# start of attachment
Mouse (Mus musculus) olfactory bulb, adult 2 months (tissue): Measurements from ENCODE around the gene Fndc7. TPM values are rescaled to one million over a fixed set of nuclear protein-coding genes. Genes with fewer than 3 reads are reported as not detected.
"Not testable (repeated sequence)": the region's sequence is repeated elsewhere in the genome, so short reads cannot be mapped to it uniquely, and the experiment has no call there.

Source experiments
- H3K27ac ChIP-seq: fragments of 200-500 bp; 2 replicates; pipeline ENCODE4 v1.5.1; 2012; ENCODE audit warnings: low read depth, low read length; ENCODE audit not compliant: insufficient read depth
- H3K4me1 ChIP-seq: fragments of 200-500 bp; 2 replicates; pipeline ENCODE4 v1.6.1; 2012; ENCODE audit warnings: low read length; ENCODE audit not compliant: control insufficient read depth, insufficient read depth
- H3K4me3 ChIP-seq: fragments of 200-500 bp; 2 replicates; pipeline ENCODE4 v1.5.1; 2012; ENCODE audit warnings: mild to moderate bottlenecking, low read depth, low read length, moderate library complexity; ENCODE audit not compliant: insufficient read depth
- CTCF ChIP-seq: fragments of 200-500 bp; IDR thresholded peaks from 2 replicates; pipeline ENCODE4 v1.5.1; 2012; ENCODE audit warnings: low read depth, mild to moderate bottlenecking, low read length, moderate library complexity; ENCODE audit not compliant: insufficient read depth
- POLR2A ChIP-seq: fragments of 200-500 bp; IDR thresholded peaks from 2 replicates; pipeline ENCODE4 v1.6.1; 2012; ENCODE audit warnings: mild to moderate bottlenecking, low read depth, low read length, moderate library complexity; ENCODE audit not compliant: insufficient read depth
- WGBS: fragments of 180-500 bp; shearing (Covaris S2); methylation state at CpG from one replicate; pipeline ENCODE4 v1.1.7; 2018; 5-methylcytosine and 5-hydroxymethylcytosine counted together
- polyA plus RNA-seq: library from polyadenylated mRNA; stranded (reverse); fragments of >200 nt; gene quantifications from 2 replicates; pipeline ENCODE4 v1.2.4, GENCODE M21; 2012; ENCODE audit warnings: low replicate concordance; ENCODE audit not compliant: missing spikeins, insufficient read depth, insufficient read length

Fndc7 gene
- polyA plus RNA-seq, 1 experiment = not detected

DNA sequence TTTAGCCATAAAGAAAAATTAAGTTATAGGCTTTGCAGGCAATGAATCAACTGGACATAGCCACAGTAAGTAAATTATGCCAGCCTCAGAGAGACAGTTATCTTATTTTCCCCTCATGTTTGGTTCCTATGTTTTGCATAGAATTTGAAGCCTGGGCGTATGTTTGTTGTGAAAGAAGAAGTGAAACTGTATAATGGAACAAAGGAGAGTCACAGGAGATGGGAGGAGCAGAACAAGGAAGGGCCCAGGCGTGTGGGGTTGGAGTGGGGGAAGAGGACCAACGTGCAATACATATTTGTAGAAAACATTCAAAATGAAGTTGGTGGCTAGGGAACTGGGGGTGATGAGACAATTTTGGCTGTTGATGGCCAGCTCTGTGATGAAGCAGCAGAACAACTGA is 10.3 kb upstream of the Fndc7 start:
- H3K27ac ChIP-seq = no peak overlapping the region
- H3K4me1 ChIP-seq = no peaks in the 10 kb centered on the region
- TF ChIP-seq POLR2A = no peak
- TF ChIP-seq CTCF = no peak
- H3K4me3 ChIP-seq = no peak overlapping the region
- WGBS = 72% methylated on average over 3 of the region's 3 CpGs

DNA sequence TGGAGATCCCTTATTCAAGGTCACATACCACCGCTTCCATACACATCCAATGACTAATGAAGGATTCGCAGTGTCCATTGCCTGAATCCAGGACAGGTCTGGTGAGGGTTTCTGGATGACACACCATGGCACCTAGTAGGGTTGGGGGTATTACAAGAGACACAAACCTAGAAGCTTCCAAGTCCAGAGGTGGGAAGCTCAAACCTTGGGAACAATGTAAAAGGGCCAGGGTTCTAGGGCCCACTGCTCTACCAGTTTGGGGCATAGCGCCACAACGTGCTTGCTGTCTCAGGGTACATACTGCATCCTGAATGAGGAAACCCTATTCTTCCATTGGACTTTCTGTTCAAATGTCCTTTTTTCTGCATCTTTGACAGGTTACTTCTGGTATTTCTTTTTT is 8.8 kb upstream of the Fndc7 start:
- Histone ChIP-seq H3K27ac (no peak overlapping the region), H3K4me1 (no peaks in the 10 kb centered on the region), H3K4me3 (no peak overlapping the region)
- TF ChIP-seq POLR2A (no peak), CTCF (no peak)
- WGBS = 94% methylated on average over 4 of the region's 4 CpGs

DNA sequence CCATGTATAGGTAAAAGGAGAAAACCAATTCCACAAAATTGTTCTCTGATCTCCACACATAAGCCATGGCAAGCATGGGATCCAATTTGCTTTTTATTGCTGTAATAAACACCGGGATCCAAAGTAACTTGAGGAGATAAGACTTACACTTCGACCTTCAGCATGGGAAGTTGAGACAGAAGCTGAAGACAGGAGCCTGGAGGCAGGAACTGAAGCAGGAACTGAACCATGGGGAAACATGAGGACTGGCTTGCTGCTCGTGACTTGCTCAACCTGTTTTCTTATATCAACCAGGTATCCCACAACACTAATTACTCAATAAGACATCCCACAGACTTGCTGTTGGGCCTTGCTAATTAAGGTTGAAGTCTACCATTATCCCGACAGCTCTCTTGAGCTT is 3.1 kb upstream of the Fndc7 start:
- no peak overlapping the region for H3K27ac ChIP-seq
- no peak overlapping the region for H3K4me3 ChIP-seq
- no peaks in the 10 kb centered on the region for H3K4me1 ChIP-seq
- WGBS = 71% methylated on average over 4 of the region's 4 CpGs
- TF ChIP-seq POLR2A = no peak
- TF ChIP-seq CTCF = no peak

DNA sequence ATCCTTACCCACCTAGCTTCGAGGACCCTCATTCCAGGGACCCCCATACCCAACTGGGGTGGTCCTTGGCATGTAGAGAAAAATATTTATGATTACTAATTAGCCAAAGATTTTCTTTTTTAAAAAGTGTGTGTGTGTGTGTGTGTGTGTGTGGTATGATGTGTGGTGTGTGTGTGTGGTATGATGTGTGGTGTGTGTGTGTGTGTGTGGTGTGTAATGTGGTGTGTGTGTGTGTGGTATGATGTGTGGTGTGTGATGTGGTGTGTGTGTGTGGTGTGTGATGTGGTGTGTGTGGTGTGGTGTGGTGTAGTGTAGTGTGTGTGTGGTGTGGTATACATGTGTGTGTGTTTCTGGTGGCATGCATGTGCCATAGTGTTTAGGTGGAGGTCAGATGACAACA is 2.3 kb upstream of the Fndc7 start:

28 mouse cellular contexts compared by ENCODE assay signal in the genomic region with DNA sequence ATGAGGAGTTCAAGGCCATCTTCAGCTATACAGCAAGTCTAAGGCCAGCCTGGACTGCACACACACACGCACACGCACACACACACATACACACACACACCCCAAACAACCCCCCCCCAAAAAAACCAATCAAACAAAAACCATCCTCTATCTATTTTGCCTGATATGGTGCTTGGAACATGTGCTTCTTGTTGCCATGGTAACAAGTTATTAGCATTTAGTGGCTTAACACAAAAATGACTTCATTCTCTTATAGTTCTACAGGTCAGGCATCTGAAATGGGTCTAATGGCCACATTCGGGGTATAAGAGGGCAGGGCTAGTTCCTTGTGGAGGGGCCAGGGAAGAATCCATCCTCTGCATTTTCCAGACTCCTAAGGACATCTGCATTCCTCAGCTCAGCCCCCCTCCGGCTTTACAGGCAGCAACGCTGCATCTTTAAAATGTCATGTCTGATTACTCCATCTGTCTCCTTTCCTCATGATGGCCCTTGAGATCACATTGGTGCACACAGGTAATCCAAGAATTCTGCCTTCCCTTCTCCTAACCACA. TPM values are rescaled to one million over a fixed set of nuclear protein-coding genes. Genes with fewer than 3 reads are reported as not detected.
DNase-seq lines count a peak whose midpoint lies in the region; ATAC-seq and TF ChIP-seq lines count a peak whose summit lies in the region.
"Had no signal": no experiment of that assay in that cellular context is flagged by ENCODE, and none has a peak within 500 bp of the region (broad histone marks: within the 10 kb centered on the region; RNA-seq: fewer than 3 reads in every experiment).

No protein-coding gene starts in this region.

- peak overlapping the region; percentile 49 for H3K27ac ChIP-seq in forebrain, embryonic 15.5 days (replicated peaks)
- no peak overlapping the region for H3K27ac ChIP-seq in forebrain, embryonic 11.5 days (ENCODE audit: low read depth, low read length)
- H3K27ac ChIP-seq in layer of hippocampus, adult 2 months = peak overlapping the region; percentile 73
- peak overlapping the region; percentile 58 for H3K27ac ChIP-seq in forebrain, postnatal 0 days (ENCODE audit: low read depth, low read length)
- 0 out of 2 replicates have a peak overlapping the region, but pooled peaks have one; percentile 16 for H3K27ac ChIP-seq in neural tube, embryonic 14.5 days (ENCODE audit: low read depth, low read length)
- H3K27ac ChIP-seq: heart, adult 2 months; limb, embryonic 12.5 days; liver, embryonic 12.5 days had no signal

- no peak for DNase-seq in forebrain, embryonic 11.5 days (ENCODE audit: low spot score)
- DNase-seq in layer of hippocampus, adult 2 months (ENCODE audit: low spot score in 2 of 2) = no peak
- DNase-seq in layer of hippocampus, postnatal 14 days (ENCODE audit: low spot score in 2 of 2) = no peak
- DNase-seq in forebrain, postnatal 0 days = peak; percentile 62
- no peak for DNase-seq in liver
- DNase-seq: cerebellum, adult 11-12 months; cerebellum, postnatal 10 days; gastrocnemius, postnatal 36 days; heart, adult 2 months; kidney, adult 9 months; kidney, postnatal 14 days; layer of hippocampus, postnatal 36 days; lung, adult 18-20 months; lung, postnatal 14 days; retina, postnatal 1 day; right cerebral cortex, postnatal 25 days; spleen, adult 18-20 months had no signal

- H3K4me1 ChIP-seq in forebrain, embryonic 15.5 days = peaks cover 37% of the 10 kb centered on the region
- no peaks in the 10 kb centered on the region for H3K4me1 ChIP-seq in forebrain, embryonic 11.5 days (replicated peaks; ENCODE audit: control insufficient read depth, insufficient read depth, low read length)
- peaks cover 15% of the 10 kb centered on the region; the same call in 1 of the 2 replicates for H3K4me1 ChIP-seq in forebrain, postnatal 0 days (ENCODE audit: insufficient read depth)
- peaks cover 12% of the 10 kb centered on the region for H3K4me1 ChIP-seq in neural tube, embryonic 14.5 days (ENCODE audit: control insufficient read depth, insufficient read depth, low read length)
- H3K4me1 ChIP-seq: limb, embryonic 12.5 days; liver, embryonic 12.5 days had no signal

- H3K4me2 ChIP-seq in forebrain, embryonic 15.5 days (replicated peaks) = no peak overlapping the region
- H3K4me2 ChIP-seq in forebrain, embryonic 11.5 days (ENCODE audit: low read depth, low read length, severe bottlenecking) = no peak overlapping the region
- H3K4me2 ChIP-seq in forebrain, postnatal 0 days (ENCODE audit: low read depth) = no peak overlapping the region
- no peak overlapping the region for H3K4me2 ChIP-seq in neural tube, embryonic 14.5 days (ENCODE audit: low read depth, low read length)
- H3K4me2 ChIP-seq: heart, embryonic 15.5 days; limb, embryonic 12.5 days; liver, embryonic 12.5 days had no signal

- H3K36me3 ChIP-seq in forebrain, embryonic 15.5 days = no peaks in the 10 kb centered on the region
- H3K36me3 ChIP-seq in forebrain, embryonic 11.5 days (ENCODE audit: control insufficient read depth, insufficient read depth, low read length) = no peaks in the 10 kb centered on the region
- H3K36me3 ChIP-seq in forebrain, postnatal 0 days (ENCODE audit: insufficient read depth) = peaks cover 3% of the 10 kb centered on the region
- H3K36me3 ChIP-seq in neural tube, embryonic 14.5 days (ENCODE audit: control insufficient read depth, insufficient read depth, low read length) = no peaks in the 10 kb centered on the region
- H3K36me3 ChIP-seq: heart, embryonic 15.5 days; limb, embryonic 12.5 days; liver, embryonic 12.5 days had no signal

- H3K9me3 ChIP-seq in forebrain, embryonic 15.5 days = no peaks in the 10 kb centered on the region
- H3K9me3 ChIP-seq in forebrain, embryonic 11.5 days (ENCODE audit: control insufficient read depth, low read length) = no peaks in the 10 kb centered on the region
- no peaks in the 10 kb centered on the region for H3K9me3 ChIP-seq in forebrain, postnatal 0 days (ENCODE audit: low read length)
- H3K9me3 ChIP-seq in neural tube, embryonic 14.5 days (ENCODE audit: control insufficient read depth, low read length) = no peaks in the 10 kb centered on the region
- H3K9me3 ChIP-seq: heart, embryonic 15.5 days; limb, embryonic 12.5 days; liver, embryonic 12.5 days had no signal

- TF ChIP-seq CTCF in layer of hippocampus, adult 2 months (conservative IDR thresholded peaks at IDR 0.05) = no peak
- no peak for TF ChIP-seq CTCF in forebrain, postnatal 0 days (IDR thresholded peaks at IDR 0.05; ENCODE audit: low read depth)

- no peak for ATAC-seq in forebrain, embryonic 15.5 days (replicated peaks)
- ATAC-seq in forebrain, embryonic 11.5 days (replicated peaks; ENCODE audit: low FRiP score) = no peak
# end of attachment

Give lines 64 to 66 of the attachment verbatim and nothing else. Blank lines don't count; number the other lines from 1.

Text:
- H3K9me3 ChIP-seq in forebrain, embryonic 11.5 days (ENCODE audit: control insufficient read depth, low read length) = no peaks in the 10 kb centered on the region
- no peaks in the 10 kb centered on the region for H3K9me3 ChIP-seq in forebrain, postnatal 0 days (ENCODE audit: low read length)
- H3K9me3 ChIP-seq in neural tube, embryonic 14.5 days (ENCODE audit: control insufficient read depth, low read length) = no peaks in the 10 kb centered on the region